Salad crops are still going, which is a tribute to the never ending efforts of Anne et al even with the appalling weather this season they have managed to keep a steady supply of produce going into the kitchen. Donna is our first line of defence against slugs and snails and without her regular forays I think they would have had more of what we grow than the catering team!
Harvest the last of the seasonal salad for the kitchen and start to tidy up for winter, although like many others we don’t seem to have had a summer.
Onions and garlic planted have topped up some of the beds with compost. Sweeping up leaves which seem to go on forever! Should have a good supply of leaf mould compost for next year. All spruced up and tidy for the AGM, We are doing a display about the gardens in the atrium this year.
Dodging showers, final weeding, turning over, adding more compost and netting the kale, cabbages and chard in an attempt to keep the pigeons off.
Last gardening club meeting of the year, tea and cake and all hoping for a better season next year.
Meet Anne and Donna to chat about what we are going to grow this year, the tomatoes were a surprising success last year so we’ll repeat those again. Several of the beds need top soil added, one for a little later on when it’s a bit warmer! A request for some Chicken manure from my two hens Thelma & Louise to mulch the Rhubarb crowns.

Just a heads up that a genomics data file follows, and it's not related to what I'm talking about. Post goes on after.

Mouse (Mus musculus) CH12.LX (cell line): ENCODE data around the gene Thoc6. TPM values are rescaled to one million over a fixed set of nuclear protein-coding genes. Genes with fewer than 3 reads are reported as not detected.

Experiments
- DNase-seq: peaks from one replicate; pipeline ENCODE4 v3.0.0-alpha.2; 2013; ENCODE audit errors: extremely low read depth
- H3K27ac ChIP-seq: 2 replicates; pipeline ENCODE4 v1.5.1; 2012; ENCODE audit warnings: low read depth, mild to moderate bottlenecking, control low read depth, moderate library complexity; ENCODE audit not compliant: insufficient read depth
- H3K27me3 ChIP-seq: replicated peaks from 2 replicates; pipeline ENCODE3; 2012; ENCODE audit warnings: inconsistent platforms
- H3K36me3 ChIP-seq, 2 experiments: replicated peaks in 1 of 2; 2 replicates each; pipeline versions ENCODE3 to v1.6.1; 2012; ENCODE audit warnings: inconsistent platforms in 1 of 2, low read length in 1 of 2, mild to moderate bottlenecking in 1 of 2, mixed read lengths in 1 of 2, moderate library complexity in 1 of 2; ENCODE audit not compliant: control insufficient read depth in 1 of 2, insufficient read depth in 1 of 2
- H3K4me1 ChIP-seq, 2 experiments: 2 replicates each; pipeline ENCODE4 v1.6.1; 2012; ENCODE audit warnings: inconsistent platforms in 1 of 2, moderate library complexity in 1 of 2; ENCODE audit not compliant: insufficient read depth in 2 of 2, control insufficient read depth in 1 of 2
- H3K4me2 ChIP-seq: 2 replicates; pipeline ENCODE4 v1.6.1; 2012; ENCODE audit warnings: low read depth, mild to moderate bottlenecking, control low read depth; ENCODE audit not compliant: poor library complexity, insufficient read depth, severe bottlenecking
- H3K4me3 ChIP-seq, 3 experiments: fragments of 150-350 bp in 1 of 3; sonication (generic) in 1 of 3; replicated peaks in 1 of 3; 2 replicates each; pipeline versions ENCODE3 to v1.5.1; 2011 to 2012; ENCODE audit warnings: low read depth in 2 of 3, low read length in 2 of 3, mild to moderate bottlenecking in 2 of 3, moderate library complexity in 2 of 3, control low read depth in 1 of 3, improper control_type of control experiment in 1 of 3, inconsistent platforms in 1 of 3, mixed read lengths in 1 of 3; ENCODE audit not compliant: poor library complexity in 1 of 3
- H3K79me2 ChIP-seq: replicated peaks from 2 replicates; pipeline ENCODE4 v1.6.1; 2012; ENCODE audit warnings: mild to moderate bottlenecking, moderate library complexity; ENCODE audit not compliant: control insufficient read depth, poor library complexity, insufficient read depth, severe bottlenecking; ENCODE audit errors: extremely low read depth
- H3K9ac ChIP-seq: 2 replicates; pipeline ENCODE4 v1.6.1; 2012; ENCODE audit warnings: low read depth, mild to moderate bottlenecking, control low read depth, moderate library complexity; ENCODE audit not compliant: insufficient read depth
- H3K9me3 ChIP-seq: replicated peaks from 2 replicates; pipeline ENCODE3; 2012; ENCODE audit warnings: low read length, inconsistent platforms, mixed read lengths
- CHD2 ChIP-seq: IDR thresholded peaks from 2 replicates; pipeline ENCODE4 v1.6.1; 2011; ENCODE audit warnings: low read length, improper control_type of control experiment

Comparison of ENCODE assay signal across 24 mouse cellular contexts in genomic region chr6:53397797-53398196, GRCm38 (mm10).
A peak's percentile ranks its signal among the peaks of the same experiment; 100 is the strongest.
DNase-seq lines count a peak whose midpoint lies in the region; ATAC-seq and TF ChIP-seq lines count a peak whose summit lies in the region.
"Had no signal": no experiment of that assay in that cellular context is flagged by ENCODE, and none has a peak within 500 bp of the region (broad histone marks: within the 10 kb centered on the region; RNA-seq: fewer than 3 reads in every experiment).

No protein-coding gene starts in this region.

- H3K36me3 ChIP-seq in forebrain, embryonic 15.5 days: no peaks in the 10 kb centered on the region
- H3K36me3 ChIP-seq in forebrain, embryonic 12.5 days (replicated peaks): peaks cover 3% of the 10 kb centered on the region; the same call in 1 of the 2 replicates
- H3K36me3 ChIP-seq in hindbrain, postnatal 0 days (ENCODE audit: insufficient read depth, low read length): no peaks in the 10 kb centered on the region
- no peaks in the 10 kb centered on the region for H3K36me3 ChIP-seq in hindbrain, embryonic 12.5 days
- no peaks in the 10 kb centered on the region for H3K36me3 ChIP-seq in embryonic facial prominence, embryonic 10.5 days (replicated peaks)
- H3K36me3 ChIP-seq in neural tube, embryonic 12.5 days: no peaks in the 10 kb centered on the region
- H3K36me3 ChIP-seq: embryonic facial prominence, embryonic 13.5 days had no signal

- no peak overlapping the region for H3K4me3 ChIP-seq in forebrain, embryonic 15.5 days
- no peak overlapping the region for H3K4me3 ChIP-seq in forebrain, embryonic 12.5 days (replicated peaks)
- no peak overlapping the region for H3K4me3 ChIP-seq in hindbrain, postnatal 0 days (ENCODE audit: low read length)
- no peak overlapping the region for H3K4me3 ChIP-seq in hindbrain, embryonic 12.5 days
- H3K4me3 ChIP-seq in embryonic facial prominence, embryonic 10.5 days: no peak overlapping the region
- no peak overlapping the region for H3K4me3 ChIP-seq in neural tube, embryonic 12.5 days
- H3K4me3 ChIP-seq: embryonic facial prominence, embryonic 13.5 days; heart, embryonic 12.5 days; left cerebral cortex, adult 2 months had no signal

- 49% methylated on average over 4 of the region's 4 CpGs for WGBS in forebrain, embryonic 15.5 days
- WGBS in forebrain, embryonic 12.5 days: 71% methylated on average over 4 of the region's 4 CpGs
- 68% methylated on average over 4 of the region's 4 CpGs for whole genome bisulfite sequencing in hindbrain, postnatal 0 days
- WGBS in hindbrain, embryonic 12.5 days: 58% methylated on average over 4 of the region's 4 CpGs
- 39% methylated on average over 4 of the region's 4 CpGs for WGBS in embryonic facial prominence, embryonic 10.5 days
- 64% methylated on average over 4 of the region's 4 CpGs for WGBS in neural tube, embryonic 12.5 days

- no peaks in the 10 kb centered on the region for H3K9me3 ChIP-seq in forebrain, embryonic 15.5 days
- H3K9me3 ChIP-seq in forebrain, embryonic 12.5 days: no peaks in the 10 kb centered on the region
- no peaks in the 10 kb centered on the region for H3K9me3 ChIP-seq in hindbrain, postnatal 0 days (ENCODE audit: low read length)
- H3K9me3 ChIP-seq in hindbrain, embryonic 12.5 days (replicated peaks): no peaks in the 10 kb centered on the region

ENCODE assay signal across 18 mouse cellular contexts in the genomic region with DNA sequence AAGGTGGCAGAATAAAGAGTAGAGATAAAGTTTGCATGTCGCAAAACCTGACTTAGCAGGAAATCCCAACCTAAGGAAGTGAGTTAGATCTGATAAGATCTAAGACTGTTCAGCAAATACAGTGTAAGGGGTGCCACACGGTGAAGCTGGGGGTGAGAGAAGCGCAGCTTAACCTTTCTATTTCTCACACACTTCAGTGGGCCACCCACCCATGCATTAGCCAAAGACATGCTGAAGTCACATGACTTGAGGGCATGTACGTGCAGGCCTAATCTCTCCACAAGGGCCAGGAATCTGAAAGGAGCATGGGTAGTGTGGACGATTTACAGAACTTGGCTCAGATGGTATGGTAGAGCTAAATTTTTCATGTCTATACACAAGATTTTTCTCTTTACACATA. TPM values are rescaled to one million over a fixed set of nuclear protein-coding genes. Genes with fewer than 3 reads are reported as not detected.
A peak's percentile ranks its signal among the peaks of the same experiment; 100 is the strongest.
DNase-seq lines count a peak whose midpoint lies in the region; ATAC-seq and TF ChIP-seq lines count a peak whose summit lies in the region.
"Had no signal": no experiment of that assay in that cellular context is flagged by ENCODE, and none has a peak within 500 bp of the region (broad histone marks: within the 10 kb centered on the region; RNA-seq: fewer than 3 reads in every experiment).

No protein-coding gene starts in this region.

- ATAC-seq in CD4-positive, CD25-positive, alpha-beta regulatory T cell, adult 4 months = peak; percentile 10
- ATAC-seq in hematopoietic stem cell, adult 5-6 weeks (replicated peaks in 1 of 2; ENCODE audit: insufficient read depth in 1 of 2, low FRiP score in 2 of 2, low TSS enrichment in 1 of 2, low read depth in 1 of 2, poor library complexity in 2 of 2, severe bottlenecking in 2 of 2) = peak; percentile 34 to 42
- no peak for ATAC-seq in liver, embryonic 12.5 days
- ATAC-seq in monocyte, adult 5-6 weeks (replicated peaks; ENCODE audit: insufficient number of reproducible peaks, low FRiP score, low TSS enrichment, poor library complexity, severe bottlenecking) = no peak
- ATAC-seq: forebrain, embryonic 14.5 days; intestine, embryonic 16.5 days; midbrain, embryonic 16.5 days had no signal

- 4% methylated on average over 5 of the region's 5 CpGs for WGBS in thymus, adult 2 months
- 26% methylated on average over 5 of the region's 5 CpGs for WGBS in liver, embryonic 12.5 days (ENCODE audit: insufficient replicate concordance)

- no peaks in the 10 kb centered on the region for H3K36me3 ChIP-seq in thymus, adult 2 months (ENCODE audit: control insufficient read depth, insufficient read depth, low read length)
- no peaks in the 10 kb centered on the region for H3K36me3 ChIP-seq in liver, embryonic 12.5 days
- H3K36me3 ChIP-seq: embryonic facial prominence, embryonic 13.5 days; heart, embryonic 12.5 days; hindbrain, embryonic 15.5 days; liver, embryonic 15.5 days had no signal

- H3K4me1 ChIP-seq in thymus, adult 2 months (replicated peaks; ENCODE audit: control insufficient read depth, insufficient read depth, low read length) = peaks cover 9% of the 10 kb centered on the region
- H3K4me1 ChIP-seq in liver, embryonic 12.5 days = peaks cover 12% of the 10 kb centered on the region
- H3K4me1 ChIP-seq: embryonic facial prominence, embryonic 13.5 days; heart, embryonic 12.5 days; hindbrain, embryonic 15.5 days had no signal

It is so cold!!!!! Snow, rain, gale force winds, the new shoots on the Rhubarb crowns have taken a real battering even though they have been well mulched, the onions and garlic we planted last autumn don’t seem to be doing anything, We have started sowing early lettuce but it will be too cold to put them in the green house to bring them on at this rate.
It’s still cold!!!!!! Anne’s seedlings have become to leggy to use so they have been scrapped and fresh batches sewn, we have been able to let the catering team have some kale and purple sprouting broccoli, the rhubarb is attempting a comeback and the onions and garlic are just showing some signs of life.